Science & Technology

FBI Wants More Violence in Drug Markets, Shuts Down More Peaceful Online Sales Sites


The FBI's efforts to make drug markets more dependent on violence and less dependent on good customer service, quality, and reliability marches on!

After the announced takedown of the second Silk Road, which I blogged about earlier, Wired reports more drug-sale sites clobbered by the feds:

at least two other drug market sites have also been busted, and more takedowns are likely coming. The drug markets Hydra and Cloud 9 now both display the same "This Hidden Site Has Been Seized" notices as the Silk Road 2, emblazoned with the logos of the FBI and Europol. Several other popular dark net markets were down Thursday morning, as well, though they didn't display that banner. An FBI spokesperson tells WIRED that there will be more than three market seizures in total, with the full extent of the operation set to be revealed by Friday.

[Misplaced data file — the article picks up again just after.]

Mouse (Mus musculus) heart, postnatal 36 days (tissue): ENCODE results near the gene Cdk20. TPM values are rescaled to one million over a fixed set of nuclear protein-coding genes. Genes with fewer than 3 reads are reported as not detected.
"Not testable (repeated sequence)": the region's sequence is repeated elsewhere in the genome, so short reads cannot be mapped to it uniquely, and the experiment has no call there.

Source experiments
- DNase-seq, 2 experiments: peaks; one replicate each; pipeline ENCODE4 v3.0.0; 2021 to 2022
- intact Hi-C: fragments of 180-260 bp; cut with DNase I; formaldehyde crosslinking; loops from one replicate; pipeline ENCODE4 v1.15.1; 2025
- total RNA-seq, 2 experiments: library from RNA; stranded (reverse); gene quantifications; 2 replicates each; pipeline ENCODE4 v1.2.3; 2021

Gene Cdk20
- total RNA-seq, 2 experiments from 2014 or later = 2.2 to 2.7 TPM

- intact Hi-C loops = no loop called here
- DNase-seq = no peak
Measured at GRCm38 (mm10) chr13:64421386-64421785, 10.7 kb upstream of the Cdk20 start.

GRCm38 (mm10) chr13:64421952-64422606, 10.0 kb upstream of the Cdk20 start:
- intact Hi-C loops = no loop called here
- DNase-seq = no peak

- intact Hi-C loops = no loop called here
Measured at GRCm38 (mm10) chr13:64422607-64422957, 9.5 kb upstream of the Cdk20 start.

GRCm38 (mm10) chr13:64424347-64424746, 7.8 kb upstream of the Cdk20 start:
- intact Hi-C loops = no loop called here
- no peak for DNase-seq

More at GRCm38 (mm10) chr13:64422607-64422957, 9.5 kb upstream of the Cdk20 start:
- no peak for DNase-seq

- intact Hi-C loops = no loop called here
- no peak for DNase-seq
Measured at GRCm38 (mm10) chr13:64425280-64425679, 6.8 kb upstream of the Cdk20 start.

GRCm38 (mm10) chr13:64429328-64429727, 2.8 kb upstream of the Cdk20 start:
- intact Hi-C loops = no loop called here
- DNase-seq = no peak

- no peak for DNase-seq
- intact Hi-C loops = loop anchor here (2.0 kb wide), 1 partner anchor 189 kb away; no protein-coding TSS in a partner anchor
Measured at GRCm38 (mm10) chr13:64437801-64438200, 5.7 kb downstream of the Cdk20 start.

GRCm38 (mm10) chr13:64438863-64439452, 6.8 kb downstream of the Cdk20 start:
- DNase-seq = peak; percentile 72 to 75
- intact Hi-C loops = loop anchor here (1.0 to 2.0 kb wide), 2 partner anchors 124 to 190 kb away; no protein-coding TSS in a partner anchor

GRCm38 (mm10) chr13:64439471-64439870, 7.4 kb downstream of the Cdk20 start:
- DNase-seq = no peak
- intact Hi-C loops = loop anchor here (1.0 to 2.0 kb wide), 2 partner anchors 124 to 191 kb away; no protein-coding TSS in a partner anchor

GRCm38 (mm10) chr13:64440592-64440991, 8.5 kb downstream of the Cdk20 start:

The string of drug market busts appears to be part of Operation "Onymous," a global law enforcement effort that has already led to the arrest of three people. Yesterday the FBI arrested Blake Benthall in San Francisco and accused him in a criminal complaint of running the Silk Road 2 drug site under the pseudonym "Defcon." Two other suspects were arrested separately in Dublin, and cops say they've seized from them $250,000 worth of drugs and as much as $2.5 million worth of bitcoin. An FBI spokesperson confirms that the arrests are part of a "coordinated law enforcement action," but not part of the same case….

Both smaller sites attracted users by implementing a bitcoin feature known as multi-signature transactions. When coins were spent on the site, they were put into an account controlled jointly by the buyer, seller, and site administrators, and two out of three of them had to sign off on that transaction to move the funds. That feature was designed in part to prevent law enforcement from easily seizing the sites' bitcoins, and may in fact limit the losses suffered by their users following these takedowns.

As of Thursday afternoon, the two largest drug markets—Agora and Evolution—were both still online.

My feature story about the first Silk Road and its takedown is in the December issue of Reason, already in subscribers' hands.